Lehigh Valley community members share stories through a creative poem concept

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CENTER VALLEY, Pennsylvania — A little sharing can go a long way in breaking down barriers and fostering camaraderie among diverse groups of people.

That was the concept behind Penn State Lehigh Valley’s recent “We Share Our Stories” program, a joint effort of the Office of Student Affairs and the All In Committee.

At the event, students, faculty and staff performed poems they wrote using a fill-in-the-blank template titled “Where I’m From”. The prompts on the form allowed participants to share entertaining and compelling ideas about their personal history, family life and cultural traditions.

“Our goal with this event was to provide a creative and fun experience to build community and raise awareness of others’ backgrounds,” said Assistant Director of Student Affairs Pam Fleck, who organized the event with Assistant Professor of English Michelle Kaschak and Academic Affairs. Faculty Coordinator Tiffany Valdes-Madera.

It was Valdes-Madera who pitched the model poem “Where I’m From” to the other members of the All In committee, after being introduced to the concept about five years ago when she was on a diversity committee and of inclusion for the Cherry Creek School District in Colorado.

“I loved the experience when I first did it and it has stayed with me all these years,” Valdes-Madera said. “So when the conversation broke out in the All In Committee about what we could do to have meaningful engagement, this poem was the first thing that came to mind.”

“When she pitched it to us as an idea, I immediately knew we could make it happen on campus,” Fleck added.

The committee found about 15 participants ready to complete the poem before the event. From there, about six other members of the campus community who attended the event filled out the form while seated in the audience, then took to the podium for an impromptu performance.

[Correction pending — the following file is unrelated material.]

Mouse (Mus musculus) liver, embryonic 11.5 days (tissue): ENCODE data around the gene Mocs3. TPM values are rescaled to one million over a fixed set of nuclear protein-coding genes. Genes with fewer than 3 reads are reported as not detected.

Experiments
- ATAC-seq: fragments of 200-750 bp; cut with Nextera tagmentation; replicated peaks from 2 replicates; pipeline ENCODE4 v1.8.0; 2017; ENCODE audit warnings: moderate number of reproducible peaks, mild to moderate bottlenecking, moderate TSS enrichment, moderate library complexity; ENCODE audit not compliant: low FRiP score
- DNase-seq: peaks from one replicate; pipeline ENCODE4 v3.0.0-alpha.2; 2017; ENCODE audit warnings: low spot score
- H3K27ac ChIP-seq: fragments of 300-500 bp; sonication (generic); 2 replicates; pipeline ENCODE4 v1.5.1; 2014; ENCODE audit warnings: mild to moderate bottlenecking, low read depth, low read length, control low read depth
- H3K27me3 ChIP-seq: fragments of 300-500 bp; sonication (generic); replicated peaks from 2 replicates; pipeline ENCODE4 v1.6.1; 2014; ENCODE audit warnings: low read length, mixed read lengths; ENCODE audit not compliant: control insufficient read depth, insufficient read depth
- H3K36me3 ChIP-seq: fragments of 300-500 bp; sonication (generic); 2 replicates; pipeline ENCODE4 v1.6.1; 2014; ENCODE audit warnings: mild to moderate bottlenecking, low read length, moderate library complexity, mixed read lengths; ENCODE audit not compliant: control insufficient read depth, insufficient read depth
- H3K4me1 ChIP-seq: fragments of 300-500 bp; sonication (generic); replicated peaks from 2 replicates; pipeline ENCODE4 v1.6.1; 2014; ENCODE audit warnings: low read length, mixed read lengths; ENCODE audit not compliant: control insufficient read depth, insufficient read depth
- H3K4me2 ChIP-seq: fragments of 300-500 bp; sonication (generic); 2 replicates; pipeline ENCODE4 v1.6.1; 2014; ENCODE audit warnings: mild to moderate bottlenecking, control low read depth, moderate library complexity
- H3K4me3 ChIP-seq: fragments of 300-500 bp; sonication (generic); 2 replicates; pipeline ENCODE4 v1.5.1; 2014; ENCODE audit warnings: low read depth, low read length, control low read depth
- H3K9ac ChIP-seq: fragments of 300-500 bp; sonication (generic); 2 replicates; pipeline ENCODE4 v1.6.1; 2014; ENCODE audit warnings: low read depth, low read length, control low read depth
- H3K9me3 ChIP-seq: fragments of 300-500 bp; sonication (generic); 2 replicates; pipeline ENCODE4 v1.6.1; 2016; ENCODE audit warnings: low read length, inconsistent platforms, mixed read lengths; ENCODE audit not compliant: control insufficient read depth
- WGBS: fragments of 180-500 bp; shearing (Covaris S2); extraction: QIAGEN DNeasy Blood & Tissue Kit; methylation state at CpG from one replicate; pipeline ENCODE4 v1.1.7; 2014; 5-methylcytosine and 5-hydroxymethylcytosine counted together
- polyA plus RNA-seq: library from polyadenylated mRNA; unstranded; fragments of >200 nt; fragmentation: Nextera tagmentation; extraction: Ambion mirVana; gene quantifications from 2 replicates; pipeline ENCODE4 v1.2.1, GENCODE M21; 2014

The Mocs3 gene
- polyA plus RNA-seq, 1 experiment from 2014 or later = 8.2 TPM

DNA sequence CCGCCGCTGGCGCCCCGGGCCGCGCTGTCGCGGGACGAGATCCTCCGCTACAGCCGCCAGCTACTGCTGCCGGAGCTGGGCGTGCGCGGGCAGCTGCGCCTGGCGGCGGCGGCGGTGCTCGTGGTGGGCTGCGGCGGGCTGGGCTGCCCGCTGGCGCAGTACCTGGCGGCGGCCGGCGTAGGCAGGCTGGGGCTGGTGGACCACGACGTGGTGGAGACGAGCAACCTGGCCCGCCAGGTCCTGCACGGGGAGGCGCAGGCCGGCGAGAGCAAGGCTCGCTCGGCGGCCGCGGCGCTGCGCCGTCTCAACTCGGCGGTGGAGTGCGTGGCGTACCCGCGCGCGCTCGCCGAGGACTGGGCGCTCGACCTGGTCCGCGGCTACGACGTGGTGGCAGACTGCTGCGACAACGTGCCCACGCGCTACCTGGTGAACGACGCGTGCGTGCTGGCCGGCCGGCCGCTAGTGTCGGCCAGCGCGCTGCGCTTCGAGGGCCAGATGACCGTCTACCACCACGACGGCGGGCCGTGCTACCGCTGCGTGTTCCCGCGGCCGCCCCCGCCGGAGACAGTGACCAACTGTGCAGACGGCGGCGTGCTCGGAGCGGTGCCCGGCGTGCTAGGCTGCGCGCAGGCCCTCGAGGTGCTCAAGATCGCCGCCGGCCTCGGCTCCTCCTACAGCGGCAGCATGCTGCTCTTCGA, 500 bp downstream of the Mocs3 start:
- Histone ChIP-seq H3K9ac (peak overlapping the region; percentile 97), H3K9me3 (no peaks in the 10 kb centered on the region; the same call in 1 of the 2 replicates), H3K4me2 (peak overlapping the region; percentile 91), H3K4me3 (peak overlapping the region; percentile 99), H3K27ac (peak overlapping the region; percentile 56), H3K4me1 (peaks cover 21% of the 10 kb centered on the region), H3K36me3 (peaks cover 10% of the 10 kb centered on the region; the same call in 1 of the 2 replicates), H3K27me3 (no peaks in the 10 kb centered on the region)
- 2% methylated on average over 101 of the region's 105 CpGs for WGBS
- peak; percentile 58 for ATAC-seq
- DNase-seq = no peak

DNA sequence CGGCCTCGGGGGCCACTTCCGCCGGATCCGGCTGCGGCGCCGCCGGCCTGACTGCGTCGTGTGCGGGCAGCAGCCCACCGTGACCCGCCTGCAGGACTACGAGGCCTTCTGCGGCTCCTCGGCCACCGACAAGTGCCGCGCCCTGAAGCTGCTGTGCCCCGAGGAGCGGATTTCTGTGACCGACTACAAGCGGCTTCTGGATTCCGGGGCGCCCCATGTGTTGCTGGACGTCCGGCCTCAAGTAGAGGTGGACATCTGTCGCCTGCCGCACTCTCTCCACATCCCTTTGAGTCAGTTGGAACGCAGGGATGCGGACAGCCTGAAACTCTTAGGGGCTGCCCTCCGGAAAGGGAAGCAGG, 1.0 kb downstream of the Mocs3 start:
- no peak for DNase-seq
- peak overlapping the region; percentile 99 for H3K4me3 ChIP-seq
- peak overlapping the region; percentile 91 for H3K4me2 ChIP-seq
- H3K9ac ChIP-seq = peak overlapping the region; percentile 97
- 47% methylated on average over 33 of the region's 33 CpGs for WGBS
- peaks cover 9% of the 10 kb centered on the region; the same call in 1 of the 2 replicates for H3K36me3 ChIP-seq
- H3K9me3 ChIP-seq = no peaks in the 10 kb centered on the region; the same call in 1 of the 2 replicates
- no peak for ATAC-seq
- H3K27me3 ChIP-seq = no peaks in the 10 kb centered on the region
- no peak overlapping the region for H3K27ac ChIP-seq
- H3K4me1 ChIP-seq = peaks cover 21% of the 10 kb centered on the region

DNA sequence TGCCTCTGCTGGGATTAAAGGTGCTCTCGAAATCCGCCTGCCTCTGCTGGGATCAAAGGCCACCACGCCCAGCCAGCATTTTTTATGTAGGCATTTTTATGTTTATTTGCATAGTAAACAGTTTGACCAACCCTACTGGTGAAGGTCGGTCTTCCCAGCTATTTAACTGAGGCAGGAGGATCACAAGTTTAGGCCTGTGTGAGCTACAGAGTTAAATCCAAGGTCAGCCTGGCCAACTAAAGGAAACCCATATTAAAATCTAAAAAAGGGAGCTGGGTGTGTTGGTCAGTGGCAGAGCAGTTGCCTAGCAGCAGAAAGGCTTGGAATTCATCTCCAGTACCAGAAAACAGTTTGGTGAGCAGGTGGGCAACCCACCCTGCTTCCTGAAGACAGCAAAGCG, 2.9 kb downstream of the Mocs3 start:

Ryan Adamson was among the participating students, having been intrigued by the overall concept.

“I think it was a great, subtle way to share our stories. I could tell a lot of people had important things to share and it was a great way to do that,” Adamson said. had fun writing my poem. I thought it was going to be really easy at first, but I found out while writing that it was a lot harder than I thought. It was hard to find ways to express what I I wanted with the conditions I was given. I enjoyed reading my poem because I was able to give people a little insight into my life without getting into an in-depth discussion about it. I love sharing my story and it was a nice way to do it.

Fleck said she found the process of writing and performing her poem invigorating.

“It was more challenging and challenging to write this than I thought it would be,” Fleck said. “I really wanted it to reflect who I was and where I came from. Sometimes in a busy world the story I’m embedded in gets lost. It really got me thinking and sparked a flood of thoughts. emotions and memories and gave me a great sense of joy, knowing how all those great experiences helped shape me and still inspire me today.

“The writing process was difficult because there were so many ways my poem could have gone, depending on the particular name or object referenced in the template,” Valdes-Madera said. “I was nervous at first to read my poem, but I really enjoyed writing it down and sharing it with everyone.”

Afterwards, participants were asked to complete a short survey. Fleck noted that the feedback was overwhelmingly positive, with respondents noting that the exercise helped them learn more about themselves and that it resoundingly demonstrated the diverse and inspiring makeup of the PSU-LV community.

Given that response, Fleck said she would be happy to do the event again.

“It could be a great tradition for us, and maybe next time different people can share their stories,” she said.

“I think this activity really inspired students, faculty and staff to reflect on aspects of their childhood, upbringing and family of origin, and from there create something beautiful,” said Valdes-Madera. “I was so thrilled with the number of people who shared their stories; it was a full loop moment for me. It’s an idea that came to life in an even better way than I could have imagined.


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